An explosion in extreme wealth and income is exacerbating inequality and hindering the world’s ability to tackle poverty, Oxfam warned today in a briefing published ahead of the 2013 World Economic Forum in Davos.
With the November elections right around the corner, the millions of unemployed and under-employed have little reason to care. Aside from some sparse rhetoric, neither Democrats nor Republicans have offered a solution to job creation. Most politicians seem purposefully myopic about the jobs crisis, as if a healthy dose of denial might get them through the electoral season unscathed.
This is a fundamental dimension of the larger structural crisis of capitalism: how do you deal with a kind of surplus humanity? It’s not just keeping wages down anymore but it is actually something that is a real political problem for the ruling class. So I think the destruction of public housing, and public schools even more so, has been key to that.
The United States is abandoning its role as the global champion of human rights. Revelations that top officials are targeting people to be assassinated abroad, including American citizens, are only the most recent, disturbing proof of how far our nation’s violation of human rights has extended. This development began after the terrorist attacks of Sept. 11, 2001, and has been sanctioned and escalated by bipartisan executive and legislative actions, without dissent from the general public. As a result, our country can no longer speak with moral authority on these critical issues.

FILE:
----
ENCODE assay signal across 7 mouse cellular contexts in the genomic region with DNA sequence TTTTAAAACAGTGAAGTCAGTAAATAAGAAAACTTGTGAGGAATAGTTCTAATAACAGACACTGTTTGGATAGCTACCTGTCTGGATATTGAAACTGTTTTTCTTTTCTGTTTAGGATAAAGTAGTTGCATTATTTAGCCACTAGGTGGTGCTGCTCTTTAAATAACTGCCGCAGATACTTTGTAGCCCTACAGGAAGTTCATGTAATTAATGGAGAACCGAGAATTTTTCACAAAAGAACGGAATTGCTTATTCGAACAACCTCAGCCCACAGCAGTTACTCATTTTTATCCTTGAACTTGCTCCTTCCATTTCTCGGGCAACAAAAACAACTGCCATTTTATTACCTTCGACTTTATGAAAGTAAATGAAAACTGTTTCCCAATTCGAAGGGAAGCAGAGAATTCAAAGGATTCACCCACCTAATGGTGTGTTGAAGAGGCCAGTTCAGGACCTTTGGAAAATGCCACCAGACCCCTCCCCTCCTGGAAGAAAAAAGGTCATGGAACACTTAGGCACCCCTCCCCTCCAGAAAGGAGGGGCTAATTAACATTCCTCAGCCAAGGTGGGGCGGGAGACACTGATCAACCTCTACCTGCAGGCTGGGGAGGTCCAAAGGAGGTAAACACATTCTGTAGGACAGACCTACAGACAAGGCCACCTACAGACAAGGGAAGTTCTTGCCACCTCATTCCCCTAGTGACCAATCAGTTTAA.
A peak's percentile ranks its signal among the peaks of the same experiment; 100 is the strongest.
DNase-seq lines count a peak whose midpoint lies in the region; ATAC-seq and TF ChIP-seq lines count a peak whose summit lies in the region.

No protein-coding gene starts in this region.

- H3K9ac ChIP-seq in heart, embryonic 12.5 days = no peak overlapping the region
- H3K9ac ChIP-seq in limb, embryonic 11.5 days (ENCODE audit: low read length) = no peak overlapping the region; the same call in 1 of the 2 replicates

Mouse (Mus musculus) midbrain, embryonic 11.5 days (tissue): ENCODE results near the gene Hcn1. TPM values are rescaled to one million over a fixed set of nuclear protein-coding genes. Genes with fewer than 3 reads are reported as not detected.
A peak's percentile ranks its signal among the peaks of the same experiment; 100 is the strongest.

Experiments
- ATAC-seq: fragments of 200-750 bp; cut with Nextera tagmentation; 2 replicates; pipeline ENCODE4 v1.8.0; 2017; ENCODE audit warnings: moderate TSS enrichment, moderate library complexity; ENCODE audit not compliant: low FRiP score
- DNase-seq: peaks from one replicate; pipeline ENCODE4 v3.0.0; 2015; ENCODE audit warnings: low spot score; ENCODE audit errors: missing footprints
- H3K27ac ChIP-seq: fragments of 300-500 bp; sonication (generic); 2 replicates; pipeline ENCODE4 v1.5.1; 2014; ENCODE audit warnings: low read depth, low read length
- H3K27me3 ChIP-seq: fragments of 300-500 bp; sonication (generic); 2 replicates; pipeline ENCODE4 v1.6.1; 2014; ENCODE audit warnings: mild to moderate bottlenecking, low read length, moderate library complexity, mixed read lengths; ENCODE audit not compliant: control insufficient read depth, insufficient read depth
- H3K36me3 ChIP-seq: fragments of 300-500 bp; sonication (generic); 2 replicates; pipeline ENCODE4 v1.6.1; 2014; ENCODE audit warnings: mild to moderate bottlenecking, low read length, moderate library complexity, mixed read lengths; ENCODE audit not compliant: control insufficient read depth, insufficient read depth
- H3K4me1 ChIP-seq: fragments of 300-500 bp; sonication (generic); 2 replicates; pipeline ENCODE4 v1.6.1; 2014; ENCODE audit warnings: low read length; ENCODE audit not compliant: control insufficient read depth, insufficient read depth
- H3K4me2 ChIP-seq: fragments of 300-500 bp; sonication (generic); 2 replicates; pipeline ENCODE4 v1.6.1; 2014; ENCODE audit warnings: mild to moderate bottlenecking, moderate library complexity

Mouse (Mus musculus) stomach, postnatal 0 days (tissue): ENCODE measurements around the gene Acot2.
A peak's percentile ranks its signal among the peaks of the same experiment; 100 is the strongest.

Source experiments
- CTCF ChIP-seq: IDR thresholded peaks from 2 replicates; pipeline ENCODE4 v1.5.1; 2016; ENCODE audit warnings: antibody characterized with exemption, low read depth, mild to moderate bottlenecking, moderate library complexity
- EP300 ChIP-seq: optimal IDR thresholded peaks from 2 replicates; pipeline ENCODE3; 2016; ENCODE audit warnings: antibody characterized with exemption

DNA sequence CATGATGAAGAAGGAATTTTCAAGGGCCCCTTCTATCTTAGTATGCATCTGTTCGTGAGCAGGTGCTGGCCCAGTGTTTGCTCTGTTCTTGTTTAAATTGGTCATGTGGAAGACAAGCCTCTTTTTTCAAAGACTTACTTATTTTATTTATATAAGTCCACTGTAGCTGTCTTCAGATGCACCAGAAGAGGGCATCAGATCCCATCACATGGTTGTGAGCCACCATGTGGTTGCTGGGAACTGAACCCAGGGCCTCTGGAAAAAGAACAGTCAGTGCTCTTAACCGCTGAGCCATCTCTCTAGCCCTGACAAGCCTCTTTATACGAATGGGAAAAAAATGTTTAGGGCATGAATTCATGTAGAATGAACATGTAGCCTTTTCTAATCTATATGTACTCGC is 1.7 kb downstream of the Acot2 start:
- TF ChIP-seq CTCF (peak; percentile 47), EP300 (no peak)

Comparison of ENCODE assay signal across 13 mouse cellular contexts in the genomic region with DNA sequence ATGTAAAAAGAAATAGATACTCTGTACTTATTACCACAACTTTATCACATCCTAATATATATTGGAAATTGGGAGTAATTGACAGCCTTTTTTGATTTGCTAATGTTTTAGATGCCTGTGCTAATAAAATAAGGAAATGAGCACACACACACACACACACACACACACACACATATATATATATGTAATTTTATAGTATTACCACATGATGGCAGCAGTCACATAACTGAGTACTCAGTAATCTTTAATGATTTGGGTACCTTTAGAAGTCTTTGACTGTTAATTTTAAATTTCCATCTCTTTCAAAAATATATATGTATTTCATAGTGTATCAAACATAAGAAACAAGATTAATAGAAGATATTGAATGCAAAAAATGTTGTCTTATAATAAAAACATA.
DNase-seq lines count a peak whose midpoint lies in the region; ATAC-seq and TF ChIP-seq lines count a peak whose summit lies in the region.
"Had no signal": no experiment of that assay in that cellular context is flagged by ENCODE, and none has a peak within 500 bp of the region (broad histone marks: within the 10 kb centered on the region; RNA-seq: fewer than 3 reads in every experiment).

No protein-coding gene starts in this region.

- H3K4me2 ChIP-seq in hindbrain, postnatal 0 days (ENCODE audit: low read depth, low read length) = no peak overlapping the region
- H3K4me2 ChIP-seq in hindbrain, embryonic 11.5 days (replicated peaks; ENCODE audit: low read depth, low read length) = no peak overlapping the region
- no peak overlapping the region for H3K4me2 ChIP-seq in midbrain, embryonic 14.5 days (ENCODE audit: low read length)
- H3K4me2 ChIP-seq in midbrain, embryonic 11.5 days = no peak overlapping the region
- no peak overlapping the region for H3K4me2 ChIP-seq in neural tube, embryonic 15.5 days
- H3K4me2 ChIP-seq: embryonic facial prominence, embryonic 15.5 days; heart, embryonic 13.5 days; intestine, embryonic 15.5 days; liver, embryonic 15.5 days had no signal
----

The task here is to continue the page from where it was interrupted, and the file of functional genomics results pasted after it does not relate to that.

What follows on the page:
In this presidential election year, when the outcome hinges on the economy, the phrases “job creation” and “job creators” are quick to roll off the candidates’ tongues. It is not hard to see why. With up to 24 million unemployed and underemployed, and those working subject to the downward pressure this creates in living standards, the need for full time jobs looms large.
Since the 2010 elections, when Republicans took control of many states, there has been an explosion of legislation advancing privatization of public schools and stripping teachers of job protections and collective bargaining rights.
The Buffett Rule bill would "restore the confidence of middle-class Americans in our tax system by assuring that those at the very top of the income spectrum aren't paying lower rates than regular families do."